Horrified and shaking, and too scared to touch him in case he was badly hurt, I let Fuzzy walk into the house unaided, limping visibly and looking rather subdued. I stroked his head and checked him tentatively for wounds, but couldn’t see anything through all his fur. Huz joked that the blood might belong to the other cat and the thought made me feel a little better, but I was sad for Fuzzy and outraged at the other cat for violating Fuzzy’s territory and consistently looking for a chance to attack him. I took Fuzzy to the vet next day and was told he had a sprained shoulder which was causing him to limp, but there were no wounds anywhere. I looked at Fuzzy with a degree of skepticism. How could a spoilt, evolutionarily challenged semi-Persian defend itself against a ruthless street cat and draw blood?

Nevertheless, Fuzzy had to be protected from the wily building cat and stay withiin the house at all times from now on. As a result, he became ever more vigilant at the balcony doors. The anticipation of more confrontations was palpable…Fuzzy was alert and tense on the lookout for further trespassing, eagerly waiting for the building cat to show up and he wasn’t disappointed. The other cat kept coming back and there were further face-offs through the netting (which occur with regularity around the same time every day.) I’ll be sitting in another room and I will hear Fuzzy yowling angrily or I’ll hear the door rattle loudly and I know he has flung himself at the door with force.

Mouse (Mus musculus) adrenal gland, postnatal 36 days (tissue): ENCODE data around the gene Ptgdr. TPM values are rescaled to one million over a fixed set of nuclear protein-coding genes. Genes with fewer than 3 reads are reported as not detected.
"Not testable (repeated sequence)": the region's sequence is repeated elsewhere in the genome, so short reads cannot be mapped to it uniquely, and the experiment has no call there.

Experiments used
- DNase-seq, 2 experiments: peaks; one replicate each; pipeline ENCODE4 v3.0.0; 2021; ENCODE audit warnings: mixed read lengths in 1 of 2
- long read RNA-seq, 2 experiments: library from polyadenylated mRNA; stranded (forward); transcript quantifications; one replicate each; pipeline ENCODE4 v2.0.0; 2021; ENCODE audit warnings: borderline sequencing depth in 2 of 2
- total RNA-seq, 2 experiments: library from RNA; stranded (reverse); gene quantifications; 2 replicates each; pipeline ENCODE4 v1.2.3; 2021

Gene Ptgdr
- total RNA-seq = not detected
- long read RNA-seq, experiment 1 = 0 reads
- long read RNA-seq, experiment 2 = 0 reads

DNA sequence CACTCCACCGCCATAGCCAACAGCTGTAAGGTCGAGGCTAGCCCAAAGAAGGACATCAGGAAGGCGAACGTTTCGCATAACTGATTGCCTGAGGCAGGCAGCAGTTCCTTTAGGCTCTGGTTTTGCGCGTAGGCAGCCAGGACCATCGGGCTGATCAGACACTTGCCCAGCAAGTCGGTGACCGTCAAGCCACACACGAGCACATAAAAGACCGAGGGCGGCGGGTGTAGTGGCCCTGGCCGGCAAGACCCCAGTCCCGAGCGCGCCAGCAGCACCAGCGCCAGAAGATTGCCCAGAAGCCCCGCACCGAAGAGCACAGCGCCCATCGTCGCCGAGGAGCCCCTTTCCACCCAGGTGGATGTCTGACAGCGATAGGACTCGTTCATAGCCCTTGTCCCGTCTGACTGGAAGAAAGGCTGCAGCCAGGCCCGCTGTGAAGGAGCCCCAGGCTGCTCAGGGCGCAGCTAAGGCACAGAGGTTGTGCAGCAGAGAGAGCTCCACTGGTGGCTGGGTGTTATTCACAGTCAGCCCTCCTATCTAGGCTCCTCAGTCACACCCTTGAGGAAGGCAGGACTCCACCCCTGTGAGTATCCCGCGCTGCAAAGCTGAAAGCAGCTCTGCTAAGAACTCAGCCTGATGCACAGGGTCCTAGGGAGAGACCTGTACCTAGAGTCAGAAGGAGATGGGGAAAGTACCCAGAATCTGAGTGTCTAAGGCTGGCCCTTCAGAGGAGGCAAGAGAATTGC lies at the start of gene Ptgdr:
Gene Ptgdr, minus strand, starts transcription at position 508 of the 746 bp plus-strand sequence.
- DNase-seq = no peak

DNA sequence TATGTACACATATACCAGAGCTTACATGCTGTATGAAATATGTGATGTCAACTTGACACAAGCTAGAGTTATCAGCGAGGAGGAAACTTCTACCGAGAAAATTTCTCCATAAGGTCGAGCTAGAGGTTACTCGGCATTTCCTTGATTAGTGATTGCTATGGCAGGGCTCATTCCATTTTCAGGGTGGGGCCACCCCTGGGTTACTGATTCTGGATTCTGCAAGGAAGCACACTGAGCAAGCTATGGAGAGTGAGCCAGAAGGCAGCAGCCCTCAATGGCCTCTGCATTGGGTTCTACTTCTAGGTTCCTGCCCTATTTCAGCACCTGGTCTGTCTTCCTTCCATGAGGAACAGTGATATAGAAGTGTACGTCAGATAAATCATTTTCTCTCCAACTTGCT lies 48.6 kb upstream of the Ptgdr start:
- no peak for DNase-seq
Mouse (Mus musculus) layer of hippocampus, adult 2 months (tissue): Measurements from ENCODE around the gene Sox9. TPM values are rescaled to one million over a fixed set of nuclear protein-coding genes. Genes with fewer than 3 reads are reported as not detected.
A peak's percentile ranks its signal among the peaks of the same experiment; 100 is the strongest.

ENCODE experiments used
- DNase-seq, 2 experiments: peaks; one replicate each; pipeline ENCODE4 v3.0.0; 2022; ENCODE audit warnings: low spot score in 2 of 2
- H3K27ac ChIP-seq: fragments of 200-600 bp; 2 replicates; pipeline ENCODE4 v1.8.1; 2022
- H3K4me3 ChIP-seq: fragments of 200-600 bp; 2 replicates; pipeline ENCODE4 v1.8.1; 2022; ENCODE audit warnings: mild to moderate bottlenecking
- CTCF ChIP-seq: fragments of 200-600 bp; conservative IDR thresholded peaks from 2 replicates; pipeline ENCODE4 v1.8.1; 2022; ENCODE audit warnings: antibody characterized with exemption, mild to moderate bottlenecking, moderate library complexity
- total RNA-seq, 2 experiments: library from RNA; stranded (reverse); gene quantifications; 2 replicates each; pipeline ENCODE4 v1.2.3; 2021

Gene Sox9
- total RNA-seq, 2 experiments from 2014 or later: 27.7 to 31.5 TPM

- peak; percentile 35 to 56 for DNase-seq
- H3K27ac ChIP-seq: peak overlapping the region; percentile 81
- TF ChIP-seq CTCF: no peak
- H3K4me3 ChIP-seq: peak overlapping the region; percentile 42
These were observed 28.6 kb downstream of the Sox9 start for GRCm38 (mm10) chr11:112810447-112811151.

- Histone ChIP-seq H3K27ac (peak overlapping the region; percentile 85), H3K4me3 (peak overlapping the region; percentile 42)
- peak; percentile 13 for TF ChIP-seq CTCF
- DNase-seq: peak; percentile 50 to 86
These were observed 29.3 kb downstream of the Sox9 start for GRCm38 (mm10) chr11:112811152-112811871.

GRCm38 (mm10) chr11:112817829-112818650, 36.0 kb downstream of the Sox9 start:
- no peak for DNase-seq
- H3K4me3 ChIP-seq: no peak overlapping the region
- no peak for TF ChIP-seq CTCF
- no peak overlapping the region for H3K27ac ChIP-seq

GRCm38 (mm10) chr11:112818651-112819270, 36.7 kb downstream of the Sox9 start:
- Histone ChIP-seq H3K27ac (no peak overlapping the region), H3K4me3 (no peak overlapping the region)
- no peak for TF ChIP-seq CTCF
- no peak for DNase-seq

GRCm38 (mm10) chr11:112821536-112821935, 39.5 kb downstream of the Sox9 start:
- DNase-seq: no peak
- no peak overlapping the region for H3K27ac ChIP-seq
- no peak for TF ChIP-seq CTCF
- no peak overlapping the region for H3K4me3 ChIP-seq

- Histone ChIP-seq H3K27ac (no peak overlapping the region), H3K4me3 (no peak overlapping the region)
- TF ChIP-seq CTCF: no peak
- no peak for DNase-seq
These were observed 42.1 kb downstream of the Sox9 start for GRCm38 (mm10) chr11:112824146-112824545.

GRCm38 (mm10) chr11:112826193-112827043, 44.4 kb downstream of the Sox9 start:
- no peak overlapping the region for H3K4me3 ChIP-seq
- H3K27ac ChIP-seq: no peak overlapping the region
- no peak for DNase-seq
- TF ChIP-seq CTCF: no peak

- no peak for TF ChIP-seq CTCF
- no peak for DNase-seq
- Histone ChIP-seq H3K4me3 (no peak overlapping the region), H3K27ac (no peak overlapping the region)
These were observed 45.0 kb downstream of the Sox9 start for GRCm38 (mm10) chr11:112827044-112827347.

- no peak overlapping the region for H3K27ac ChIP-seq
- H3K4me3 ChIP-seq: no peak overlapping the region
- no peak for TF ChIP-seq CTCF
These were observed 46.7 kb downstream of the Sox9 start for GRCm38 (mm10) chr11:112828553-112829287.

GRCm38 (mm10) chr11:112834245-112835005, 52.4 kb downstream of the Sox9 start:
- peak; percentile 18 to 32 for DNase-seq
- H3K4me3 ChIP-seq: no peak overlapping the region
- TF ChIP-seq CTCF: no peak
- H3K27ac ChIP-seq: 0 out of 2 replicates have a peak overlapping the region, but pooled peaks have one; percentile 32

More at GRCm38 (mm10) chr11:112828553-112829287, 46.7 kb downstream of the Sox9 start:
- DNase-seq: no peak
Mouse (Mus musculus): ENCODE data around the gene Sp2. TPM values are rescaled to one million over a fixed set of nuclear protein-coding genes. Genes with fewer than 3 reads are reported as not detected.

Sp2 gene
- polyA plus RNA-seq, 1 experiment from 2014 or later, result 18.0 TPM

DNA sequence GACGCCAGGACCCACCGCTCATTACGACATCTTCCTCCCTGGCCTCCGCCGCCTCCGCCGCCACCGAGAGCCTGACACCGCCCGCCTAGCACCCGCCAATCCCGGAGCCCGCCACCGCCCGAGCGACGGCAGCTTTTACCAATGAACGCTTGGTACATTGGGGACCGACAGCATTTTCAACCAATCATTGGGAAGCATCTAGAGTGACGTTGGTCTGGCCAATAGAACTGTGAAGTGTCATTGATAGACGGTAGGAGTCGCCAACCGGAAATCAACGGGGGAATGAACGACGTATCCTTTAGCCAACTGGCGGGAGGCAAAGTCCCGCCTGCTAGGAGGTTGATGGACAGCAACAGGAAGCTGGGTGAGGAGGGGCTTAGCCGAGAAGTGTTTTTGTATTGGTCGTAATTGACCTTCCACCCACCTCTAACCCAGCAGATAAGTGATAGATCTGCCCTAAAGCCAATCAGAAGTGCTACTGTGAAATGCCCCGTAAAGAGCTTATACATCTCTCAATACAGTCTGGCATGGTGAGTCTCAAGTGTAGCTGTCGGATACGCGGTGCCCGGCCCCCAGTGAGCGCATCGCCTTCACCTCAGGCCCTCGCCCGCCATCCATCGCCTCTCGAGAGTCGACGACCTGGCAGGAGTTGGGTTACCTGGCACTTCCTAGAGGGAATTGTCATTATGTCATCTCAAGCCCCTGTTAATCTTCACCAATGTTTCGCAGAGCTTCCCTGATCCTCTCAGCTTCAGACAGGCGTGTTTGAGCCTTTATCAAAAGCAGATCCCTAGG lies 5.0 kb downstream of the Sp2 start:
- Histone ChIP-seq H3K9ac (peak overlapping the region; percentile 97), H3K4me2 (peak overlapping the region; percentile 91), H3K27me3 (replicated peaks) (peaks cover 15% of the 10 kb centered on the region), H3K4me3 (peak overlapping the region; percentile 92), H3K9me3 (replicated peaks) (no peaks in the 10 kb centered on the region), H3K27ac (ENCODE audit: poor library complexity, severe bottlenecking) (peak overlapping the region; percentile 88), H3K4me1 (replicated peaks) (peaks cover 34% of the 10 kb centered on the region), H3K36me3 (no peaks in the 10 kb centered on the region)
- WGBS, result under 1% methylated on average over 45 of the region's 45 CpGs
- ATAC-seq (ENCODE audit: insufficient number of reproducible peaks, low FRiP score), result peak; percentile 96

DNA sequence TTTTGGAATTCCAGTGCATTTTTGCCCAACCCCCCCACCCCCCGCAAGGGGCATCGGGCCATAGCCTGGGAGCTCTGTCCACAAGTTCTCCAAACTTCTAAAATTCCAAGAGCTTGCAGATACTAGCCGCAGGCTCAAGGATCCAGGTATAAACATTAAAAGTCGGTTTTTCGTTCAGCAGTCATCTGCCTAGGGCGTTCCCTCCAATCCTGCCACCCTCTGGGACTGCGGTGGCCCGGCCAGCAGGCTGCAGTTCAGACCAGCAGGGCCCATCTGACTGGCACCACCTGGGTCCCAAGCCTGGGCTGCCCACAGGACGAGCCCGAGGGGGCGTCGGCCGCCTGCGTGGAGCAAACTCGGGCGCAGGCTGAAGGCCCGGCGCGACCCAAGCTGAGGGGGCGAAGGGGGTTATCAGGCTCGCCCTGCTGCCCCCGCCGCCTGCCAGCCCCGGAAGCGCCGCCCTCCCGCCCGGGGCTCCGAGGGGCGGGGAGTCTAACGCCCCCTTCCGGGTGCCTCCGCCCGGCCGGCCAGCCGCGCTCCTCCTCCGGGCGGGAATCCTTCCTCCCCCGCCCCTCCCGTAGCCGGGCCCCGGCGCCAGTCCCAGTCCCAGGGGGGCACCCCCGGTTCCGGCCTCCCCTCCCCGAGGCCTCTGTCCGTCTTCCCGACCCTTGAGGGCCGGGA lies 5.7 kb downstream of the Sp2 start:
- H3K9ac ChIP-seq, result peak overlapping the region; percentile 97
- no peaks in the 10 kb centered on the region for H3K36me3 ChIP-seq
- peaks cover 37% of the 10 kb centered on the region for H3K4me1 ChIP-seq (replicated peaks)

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I don’t know how he gets his paws so muddy but there are fresh paw prints on the balcony walls and the floor every day. I began to regard the building cat as a friendly foe since he added so much spice to Fuzzy’s life and suggested leaving a bowl of food for him in the balcony, which Huz and Amu vehemently vetoed. But I had cause to rethink my soft spot for him as a worthy adversary.

I was sitting at my kitchen table one night when I heard rummaging sounds. Fuzzy followed me as I went to turn on the overhead balcony light and open the door. On the landing were two cats this time, apparently the black and white building cat had brought along a ginger friend and they were going through our recycling heap like vandals. Ginger saw me and ran off but Black&white stayed and stared back as he squatted on a brown paper bag and proceeded to pee on it. My jaw dropped at his insolent audacity but I couldn’t help laughing a little too.

Didn’t laugh too much when a few days later he left a little pile of poop on a cushion on the bench as a little gift for us. Or this morning when Huz went to fetch the newspaper from under our front door only to find that not only did it have a yellow patch of pee on it but had been torn up as well.

Seems we have a bete-noire on our hands indeed, albeit with a touch of blanc.